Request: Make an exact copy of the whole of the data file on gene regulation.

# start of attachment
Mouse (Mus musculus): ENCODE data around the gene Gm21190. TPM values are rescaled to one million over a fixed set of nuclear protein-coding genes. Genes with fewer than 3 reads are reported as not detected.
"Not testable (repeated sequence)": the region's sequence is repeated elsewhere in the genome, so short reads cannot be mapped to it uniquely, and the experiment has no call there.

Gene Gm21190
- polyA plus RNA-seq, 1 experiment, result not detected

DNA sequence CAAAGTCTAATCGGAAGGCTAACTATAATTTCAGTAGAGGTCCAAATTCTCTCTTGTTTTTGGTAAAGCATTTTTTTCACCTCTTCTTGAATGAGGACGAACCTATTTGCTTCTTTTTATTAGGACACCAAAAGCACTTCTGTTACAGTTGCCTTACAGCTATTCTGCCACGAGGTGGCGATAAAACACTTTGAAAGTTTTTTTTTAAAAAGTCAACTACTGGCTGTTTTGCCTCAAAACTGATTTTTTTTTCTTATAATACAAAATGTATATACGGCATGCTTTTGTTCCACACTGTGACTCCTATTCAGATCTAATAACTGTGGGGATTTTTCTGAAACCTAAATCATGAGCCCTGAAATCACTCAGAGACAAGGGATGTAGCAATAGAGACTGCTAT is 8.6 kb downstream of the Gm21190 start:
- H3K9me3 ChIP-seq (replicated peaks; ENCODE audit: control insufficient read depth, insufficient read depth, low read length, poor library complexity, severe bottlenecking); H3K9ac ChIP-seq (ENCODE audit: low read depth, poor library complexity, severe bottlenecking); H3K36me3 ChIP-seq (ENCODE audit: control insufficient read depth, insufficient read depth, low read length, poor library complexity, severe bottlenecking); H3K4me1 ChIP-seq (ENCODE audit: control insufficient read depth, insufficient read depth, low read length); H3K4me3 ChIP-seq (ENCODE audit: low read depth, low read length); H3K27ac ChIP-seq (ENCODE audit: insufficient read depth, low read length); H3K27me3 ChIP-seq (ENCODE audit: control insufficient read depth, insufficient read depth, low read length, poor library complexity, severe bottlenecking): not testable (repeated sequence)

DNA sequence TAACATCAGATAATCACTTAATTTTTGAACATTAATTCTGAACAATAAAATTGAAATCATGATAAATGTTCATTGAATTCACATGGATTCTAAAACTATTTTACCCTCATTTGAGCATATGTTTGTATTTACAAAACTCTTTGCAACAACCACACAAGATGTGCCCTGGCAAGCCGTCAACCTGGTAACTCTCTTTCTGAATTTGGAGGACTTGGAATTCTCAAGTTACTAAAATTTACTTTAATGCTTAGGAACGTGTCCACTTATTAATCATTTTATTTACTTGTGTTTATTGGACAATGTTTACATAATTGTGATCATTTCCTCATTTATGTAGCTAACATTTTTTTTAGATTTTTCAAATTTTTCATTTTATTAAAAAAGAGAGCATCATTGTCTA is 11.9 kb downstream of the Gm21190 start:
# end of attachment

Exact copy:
Mouse (Mus musculus): ENCODE data around the gene Gm21190. TPM values are rescaled to one million over a fixed set of nuclear protein-coding genes. Genes with fewer than 3 reads are reported as not detected.
"Not testable (repeated sequence)": the region's sequence is repeated elsewhere in the genome, so short reads cannot be mapped to it uniquely, and the experiment has no call there.

Gene Gm21190
- polyA plus RNA-seq, 1 experiment, result not detected

DNA sequence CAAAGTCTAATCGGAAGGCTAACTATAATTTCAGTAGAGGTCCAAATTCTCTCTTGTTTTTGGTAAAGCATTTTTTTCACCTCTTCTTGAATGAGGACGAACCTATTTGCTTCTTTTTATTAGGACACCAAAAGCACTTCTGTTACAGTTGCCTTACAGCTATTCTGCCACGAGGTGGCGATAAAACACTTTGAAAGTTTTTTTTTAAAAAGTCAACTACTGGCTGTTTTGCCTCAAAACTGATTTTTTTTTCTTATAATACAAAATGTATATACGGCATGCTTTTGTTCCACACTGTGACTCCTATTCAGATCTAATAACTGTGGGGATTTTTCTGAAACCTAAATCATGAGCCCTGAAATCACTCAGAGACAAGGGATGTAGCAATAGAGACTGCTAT is 8.6 kb downstream of the Gm21190 start:
- H3K9me3 ChIP-seq (replicated peaks; ENCODE audit: control insufficient read depth, insufficient read depth, low read length, poor library complexity, severe bottlenecking); H3K9ac ChIP-seq (ENCODE audit: low read depth, poor library complexity, severe bottlenecking); H3K36me3 ChIP-seq (ENCODE audit: control insufficient read depth, insufficient read depth, low read length, poor library complexity, severe bottlenecking); H3K4me1 ChIP-seq (ENCODE audit: control insufficient read depth, insufficient read depth, low read length); H3K4me3 ChIP-seq (ENCODE audit: low read depth, low read length); H3K27ac ChIP-seq (ENCODE audit: insufficient read depth, low read length); H3K27me3 ChIP-seq (ENCODE audit: control insufficient read depth, insufficient read depth, low read length, poor library complexity, severe bottlenecking): not testable (repeated sequence)

DNA sequence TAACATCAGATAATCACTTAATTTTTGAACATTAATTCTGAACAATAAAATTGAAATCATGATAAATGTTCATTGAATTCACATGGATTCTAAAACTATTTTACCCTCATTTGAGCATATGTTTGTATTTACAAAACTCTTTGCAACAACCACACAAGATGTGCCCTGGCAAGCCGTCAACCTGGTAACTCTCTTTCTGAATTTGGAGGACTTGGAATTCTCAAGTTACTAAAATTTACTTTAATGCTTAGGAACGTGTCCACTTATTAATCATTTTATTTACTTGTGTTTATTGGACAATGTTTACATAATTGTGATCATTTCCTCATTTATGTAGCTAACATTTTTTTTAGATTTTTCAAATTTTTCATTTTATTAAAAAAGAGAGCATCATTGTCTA is 11.9 kb downstream of the Gm21190 start: